and with the wrongdoers,
                                                      who speak peace to their fellows
                                                                              with foulness in their heart. (v. 3)
He hopes that their wickedness will not only defeat them but will rebound upon them, so that they will suffer just as they have caused their victims to. “Pay them back” is the twice repeated entreatment of verse 4, its insistence giving a sense of urgency to the request. The “acts” of the wicked (v. 4) oppose the “acts of Adonai” (v. 5). “Their handiwork” (v. 4), the nihilistic opposite of “His handiwork” (v. 5). Their destructiveness is directed not only toward their fellows, and their denial not only that of God, but their enmity extends toward all creation:
                                                      For they understand not the acts of Adonai
                                                                                and His handiwork they would destroy and not build. (v. 5)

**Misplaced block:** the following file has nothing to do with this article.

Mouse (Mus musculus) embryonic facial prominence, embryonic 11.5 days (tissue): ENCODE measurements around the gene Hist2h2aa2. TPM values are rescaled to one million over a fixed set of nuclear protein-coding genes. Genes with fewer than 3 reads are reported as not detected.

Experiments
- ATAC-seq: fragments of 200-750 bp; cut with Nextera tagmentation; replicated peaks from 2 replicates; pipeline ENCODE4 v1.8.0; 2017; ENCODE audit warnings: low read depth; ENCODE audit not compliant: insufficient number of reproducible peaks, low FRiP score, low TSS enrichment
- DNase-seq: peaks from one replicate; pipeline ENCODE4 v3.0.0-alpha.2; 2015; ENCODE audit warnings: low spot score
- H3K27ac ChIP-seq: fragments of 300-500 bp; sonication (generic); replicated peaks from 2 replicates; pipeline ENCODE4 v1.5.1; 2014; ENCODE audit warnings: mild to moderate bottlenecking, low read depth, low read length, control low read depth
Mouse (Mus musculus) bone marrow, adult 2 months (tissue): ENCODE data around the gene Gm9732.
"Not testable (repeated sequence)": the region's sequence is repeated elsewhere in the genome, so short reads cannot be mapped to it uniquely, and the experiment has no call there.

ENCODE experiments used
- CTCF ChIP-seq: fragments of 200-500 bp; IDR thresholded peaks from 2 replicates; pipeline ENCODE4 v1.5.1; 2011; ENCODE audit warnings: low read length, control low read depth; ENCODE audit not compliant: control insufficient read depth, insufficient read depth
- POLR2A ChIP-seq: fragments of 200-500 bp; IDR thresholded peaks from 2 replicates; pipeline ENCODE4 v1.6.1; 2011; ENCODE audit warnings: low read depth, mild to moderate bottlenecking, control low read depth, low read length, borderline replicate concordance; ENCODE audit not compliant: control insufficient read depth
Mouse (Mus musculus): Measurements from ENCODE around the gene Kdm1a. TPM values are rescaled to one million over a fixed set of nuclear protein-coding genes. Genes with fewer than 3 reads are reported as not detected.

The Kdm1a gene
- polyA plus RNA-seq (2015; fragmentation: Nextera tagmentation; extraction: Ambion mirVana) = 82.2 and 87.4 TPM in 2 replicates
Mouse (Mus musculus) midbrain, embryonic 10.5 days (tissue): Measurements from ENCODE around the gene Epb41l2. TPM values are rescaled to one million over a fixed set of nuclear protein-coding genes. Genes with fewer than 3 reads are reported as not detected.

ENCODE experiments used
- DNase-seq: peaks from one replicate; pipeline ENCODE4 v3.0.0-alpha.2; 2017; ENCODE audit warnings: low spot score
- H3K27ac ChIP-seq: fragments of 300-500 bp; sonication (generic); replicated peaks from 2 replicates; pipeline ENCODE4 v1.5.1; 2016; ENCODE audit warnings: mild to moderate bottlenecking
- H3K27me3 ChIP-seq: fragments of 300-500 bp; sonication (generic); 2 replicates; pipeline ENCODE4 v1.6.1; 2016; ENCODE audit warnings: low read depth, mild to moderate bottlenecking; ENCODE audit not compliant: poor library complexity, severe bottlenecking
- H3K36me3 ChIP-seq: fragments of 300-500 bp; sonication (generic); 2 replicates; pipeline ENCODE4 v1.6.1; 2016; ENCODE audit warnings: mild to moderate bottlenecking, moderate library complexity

They are, then, the inhabitants of the Pit the singer fears in v. 1; the verb “pull down” of v. 3 echoing the “gone down to” of v.1, so that both words and ideas, structure and content, make clear the connection between the wrongdoers and the abyss.
Verses 6 and 7, the song’s third section. change both its focus and mood. The past tense of the verbs –“He has heard” (v. 6)*; “I was helped” (v. 7)– states that, in the space between the sections, the singer’s prayers were answered.  His gratitude is expressed in the present tense –“In Him my heart trusts …. and I acclaim Him” (v. 7); the juxtaposition between the two tenses, past and present, infers that his gratefulness to and trust in God will define his future as well:
                                                     Adonai is my strength and my shield.
                                                                           In Him my heart trusts.
                                                    I was helped and my heart rejoiced,
                                                                           and with my song I acclaim Him. (v. 7)
Even the sound of the singer’s praise is magnified by the word chosen by the singer to describe it:  to the Hebrew word for “praise”, “o-de-nu”, the singer adds the letter “hey” (ה), changing the word to “ah-ho-de-nu”, “acclaim”, thus creating the sense of sound reverberating, echoing and re-echoing in the very air. The “hey”, in effect, creating a resonance box.